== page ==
Playing World Cup Soccer Breeds Nationalistic Aggression

by John Sides on July 19, 2013 · 9 comments

in Comparative Politics,International Security,Violence

Nationalism is widely viewed as a force for interstate violence, but does it really have an important effect on state aggression that cannot be explained by strategic concerns? I provide strong evidence that it does using regression discontinuity analysis. I take advantage of the fact that many countries experience a surge of nationalism when they go to the World Cup, and the World Cup qualification process from 1958-1998 produced a large number of countries that barely qualified or barely missed. I show that these countries are well-balanced across a wide range of factors, including past levels of aggression. However, the qualifiers experienced a significant spike in aggression during the World Cup year. I also replicate the analysis using the FIFA regional soccer championships and find similar results. In both cases, the estimated treatment effect is larger for authoritarian states than democracies, suggesting that democratic norms may help constrain nationalistic aggression.

From a new working paper by Andrew Bertoli, a Ph.D. student in political science at Berkeley.  Here’s one of the graphs:

bertoli

This paper is a work in progress, but I still thought it was noteworthy given all the interest in soccer and nationalism. I know Bertoli would appreciate any feedback in comments.

{ 9 comments }

rvman July 19, 2013 at 1:03 pm

The difference in the chart quoted, between “Qualification year” and “World Cup year” for “winners”, loudly screams “OUTLIER!!!” to me. The qualification year is the second lowest year out of 19 data points for the winners(10th percentile), while the WC year is somewhere between 7th and 9th highest out of the 19 data points for the winner – (55th-70th percentile). I know this data point isn’t the “point” of the study, but it is the one lampshaded in the chart by the “qualification” and “World Cup” lines.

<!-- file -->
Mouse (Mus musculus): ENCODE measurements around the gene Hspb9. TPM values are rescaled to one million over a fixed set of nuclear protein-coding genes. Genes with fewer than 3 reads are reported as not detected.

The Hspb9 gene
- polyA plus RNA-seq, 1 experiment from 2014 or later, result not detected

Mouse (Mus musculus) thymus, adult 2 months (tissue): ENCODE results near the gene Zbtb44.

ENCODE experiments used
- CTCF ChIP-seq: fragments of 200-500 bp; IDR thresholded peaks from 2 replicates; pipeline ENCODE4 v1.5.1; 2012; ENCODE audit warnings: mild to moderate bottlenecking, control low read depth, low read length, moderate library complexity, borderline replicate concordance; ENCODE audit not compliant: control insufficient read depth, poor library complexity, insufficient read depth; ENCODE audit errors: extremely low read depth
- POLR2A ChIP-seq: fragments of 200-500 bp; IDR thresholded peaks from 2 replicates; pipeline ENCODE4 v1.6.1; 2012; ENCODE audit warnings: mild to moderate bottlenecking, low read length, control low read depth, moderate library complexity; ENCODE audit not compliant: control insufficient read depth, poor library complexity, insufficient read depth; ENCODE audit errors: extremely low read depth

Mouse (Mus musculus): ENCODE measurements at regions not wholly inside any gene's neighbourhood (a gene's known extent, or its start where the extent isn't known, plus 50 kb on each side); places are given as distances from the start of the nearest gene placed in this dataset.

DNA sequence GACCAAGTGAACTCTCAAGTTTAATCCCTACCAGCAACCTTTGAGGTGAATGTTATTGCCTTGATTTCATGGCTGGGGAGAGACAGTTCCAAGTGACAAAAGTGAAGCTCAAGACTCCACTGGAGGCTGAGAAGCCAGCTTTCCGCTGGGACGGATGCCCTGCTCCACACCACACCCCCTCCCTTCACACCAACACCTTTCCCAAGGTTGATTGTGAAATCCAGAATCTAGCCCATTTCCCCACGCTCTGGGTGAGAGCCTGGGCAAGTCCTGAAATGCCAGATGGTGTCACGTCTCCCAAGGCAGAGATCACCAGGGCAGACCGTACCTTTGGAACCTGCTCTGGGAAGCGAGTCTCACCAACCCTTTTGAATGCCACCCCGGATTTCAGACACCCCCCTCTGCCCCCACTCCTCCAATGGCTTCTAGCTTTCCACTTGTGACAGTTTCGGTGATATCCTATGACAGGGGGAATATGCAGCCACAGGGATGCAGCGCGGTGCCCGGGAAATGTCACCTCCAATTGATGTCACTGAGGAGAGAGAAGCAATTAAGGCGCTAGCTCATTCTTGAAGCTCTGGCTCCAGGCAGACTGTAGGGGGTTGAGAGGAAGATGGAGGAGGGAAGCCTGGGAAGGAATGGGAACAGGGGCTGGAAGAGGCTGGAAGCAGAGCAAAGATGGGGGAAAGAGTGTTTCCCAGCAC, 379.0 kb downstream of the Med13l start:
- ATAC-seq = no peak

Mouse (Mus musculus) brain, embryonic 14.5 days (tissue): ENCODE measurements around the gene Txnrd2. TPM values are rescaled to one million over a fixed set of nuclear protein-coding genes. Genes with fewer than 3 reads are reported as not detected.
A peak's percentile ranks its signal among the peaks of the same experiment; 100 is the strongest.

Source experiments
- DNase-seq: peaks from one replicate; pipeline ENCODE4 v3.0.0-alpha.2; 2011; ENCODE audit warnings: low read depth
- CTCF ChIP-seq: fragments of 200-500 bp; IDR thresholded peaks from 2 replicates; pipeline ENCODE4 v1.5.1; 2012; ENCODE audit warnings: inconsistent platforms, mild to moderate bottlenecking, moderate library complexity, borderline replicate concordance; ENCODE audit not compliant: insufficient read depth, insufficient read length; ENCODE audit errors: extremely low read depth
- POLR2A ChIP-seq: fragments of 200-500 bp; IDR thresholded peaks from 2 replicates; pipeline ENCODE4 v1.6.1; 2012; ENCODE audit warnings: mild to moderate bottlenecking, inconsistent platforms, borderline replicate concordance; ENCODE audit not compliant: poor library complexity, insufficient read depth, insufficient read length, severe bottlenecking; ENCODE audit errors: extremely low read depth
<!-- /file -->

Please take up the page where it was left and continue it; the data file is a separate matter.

Figure 3 is self-refuting. There are 6 conditions described, each with 6 data points representing points out of qualification. Each condition has 95% confidence intervals established. In each of the six cases, at least one of the six data points lies outside the 95% confidence interval. The probability of that happening by chance is somewhere in the range of 1 in 3000. Either 6 out of 7, or 7 out of 8 of the outliers are below the bounds. I think the ‘bootstrapping’ algorithm that Bartoli uses is in this case significantly underestimating either the standard deviation or the kurtosis of the underlying distributions. Both of these failures mathematically lead to increases in false positives in analysis. OLS says it is significant, but OLS assumes a normal distribution, while the incident count truncates at zero – important given than over half of the datapoints are zero. Here, OLS is using a normal distribution to estimate a power-law distribution – the normal distribution estimated will almost inevitably have a thinner right tail than the power-law distribution, resulting in false positives.

The trend that leaps out at me is that losers appear to undergo a significant decrease in aggression starting before the loss, which persists past the World Cup year. There is potentially as much evidence here that failure suppresses nationalist feeling as there is that qualification ramps it up – the aggression numbers appear to decrease for the losers by about as much as the aggression numbers appear to rise for the winners. I suspect that this is spurious and random, but it must account for some of the significance in the difference.